Peter Abraham checked in with his first on-field news roundup of the Grapefruit League, and it’s a good one. He has some updates on the Swisher/Nady situation and the center field battle. Most important, though, is his bullet on Joba. As we hinted at last week, the Yankees are going to use Joba as their fifth starter from Day One until he reaches his innings limits, and in the words of PeteAbe, there are “no plans to pitch him out of the bullpen.” I’m sure the usual talking heads will decry this decision, but it’s the right one for the good of the team. · (64) ·
According to ESPN, A-Rod’s going to talking about his supposed steroid use within the hour, so I’m here to liveblog it. Not sure when exactly this is going to go down, so make sure you stay tuned.
Update (3:09pm): As you probably already know, A-Rod admitted to using banned substances when he was with Texas. We’ll liveblog the interview again when it’s shown in it’s entirety at 6pm.
This is good news. According to Bob Raissman at the Daily News, A-Rod will speak about the steroids issue on ESPN “probably later Monday.” That he’s addressing the issue today is a good thing; in fact, it would be pretty foolish to delay it any further. There’s no word on exactly when we’ll hear from him, so we’ll update this post when we get better info.
I think Raissman hits it with this line: “In order to reclaim PR territory he once occupied, he must come off credible and personable when he makes his first statement.” This means doing the Giambi apology thing if he knows he’s guilty, and saying point blank that he’s clean if he’s not guilty. Straight to the point, or as close to the point as he can get. Remember, Giambi never really said what he was apologizing for in 2005, though we all got the gist of it. If A-Rod took a similar tack, I would be satisfied.
Hat tip to A.D. for finding the link I’d been trying to find for the past 10 minutes.
For the past three years I’ve subscribed to MLB.tv, and this year shouldn’t be any different. The $120 per year has always paid for itself in terms of entertainment dollars per hour, and now that they’ve lowered the price to $110, that goes even more so. No, I can’t watch Yankees games on it, but I can watch the Yanks on TV and have another game in front of me on my monitor. Or, if I’m feeling really ambitious, I can hook up my second monitor, allowing me to watch the Yanks, watch another game, and comment on the game thread.
As Brad Stone of the New York Times notes, there are a few upgrades to the MLB.tv package this year. It sounds like they’re going for a Netflix streaming system, rather than having the user select a speed: “Technology by Swarmcast, a content delivery network with headquarters in Minneapolis and Tokyo, will help the league determine the speed of a fan’s Internet connection and adjust the quality of the video accordingly.” So if we’re somewhere between the 800K and 1.5MB quality, we’ll get something in the middle, not the lesser of the two.
My favorite upgrade is that you can now overlay radio broadcasters on the TV feed. Sick of Kay? Listen to Sterling. Sick of them both? Listen to the out of town radio announcer. I’m not sure how widely used this feature will be, but it does raise the possibility of a feature I’ve been pondering for a while.
Why not really open up the platform? Allow users to start their own announcing channels. An individual or group could enter a special room, kind of like our live chats, where they can provide their own play by play and color commentary. Other users can then overlay that rather than a mainstream broadcaster. I can see this not only being a fun feature for fans, but something that could drum up some more interest in the MLB.tv service. Most people do not want to watch baseball on their computers, but I’m sure a number would give it a shot if they either got to call the game themselves, or if they got to listen to a less insufferable commentator.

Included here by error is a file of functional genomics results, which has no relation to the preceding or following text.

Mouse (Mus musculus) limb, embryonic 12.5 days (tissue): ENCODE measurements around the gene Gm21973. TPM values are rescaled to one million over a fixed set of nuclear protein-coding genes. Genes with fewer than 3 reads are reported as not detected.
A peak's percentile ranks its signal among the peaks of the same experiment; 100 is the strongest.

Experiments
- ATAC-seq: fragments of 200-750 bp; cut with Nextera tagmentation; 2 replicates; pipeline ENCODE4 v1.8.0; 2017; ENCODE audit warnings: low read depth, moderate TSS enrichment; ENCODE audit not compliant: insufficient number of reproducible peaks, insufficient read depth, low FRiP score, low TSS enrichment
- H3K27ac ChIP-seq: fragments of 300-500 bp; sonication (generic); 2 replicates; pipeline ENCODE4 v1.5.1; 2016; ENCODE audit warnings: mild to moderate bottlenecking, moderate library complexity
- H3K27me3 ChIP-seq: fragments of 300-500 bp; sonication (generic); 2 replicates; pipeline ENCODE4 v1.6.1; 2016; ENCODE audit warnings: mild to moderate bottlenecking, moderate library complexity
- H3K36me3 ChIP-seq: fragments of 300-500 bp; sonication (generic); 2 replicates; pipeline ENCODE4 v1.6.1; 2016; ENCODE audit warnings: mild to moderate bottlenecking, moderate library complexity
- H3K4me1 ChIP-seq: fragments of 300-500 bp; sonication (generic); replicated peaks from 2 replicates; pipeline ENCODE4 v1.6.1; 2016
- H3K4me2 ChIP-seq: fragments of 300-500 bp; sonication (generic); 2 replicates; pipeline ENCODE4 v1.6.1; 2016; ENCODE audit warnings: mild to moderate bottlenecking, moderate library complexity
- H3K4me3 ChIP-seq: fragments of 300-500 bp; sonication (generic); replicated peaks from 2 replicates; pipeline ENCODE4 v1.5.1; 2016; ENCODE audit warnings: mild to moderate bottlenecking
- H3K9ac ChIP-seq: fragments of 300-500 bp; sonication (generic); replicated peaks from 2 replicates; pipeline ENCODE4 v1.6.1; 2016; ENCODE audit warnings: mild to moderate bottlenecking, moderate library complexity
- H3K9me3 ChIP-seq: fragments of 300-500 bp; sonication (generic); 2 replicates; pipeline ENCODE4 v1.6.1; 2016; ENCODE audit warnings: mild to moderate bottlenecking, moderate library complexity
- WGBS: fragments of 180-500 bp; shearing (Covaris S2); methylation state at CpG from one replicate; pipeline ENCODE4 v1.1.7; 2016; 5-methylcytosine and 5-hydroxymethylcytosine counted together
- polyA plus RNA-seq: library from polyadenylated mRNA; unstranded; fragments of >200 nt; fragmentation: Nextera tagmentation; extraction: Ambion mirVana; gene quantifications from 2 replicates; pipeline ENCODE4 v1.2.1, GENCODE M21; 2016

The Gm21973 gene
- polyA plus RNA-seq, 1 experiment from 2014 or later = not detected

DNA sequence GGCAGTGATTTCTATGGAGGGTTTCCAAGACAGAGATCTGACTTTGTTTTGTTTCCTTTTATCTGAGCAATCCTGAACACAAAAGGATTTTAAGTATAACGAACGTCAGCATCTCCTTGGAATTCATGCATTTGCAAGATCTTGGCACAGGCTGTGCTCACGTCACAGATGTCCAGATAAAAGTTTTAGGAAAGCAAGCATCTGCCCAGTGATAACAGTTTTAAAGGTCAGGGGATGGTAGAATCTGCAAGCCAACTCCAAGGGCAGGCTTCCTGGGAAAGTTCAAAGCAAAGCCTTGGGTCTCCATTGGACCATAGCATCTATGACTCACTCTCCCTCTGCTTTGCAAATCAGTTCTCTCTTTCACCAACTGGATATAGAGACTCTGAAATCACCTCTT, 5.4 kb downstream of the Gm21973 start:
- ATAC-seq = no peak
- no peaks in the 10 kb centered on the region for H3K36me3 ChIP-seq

On the technical end, the downside is that the amateur commentators won’t have a view of the whole field like the guys in the booth do. That could be remedied, I suppose, by providing multiple camera angles to the amateur announcers. Would MLB and the broadcasters be willing to do that? I’m not sure, but I don’t see why not. In fact, that might be another feature in itself, the ability to watch the game from any camera in the park.
The question which will determine the feasibility of this: How will the media outlets react? They pay big bucks for the exclusive rights to broadcast games, and they might not be on board with amateur announcers cutting into the time of their professionals. MLB won’t want to compromise their relationships with these outlets, so if they say no, that could render this idea DOA. Still, it’s something which I think would bring more viewers to the MLB.tv platform and which would provide an opportunity for new voices to be found.
Until this story moves forward either by a statement from A-Rod or further news developments, this should be our last post on the matter for a little while. But in the meantime…
Submitted for your approval are two opposite views on the A-Rod steroid scandal. On the one hand, Larry Mahnken at RLYW says that A-Rod is still a Hall of Famer. On the other, Peter Abraham calls this latest development a sure sign of the worst of times of baseball and doesn’t have many kind words for A-Rod.
As Monday morning dawns, where do you come out? Vote. Discuss.
While A-Rod‘s name, as we mentioned in the podcast, will be in the steroid-related headlines for the foreseeable future, the Gene Orza scandal should have deeper ramifications across baseball. Earlier today, Jon Heyman wrote about how the union failed to do its job.
That list would have been long gone if not for the union; according to three baseball sources familiar with the testing process, players union COO Gene Orza worked long and hard to try to pare down the list. Orza’s mission, SI’s sources say, was to find enough false positives on the list to drive the number of failures so far down that real testing wouldn’t be needed in 2004 or ever.
Orza wanted to get the list down below the five percent threshold for testing to go away entirely. But after months of trying, Orza couldn’t do it, and baseball announced that a curiously imprecise 5-7 percent of players failed the 2003 survey test, enough to ramp up the testing in 2004, much to the union’s dismay.